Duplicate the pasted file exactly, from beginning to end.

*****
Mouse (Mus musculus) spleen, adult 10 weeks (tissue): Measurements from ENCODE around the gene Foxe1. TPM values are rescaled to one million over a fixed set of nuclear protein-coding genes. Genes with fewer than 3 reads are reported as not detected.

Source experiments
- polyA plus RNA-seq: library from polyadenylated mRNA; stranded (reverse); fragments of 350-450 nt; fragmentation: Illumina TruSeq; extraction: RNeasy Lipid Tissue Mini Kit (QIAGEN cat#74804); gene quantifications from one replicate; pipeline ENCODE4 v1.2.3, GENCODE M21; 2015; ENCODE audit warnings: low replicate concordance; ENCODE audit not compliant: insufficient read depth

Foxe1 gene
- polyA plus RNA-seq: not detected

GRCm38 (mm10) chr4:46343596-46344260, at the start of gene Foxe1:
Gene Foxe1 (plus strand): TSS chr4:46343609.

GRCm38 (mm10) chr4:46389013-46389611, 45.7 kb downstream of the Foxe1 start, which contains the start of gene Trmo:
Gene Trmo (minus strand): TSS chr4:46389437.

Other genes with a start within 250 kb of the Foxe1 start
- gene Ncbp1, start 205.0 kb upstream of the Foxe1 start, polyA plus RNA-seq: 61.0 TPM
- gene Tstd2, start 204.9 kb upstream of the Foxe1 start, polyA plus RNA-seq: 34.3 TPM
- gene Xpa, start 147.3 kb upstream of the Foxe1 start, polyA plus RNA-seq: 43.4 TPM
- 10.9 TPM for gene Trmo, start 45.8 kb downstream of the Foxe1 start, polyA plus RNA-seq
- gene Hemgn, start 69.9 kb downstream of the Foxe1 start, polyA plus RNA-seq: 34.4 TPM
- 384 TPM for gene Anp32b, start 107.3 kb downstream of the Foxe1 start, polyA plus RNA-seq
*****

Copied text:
Mouse (Mus musculus) spleen, adult 10 weeks (tissue): Measurements from ENCODE around the gene Foxe1. TPM values are rescaled to one million over a fixed set of nuclear protein-coding genes. Genes with fewer than 3 reads are reported as not detected.

Source experiments
- polyA plus RNA-seq: library from polyadenylated mRNA; stranded (reverse); fragments of 350-450 nt; fragmentation: Illumina TruSeq; extraction: RNeasy Lipid Tissue Mini Kit (QIAGEN cat#74804); gene quantifications from one replicate; pipeline ENCODE4 v1.2.3, GENCODE M21; 2015; ENCODE audit warnings: low replicate concordance; ENCODE audit not compliant: insufficient read depth

Foxe1 gene
- polyA plus RNA-seq: not detected

GRCm38 (mm10) chr4:46343596-46344260, at the start of gene Foxe1:
Gene Foxe1 (plus strand): TSS chr4:46343609.

GRCm38 (mm10) chr4:46389013-46389611, 45.7 kb downstream of the Foxe1 start, which contains the start of gene Trmo:
Gene Trmo (minus strand): TSS chr4:46389437.

Other genes with a start within 250 kb of the Foxe1 start
- gene Ncbp1, start 205.0 kb upstream of the Foxe1 start, polyA plus RNA-seq: 61.0 TPM
- gene Tstd2, start 204.9 kb upstream of the Foxe1 start, polyA plus RNA-seq: 34.3 TPM
- gene Xpa, start 147.3 kb upstream of the Foxe1 start, polyA plus RNA-seq: 43.4 TPM
- 10.9 TPM for gene Trmo, start 45.8 kb downstream of the Foxe1 start, polyA plus RNA-seq
- gene Hemgn, start 69.9 kb downstream of the Foxe1 start, polyA plus RNA-seq: 34.4 TPM
- 384 TPM for gene Anp32b, start 107.3 kb downstream of the Foxe1 start, polyA plus RNA-seq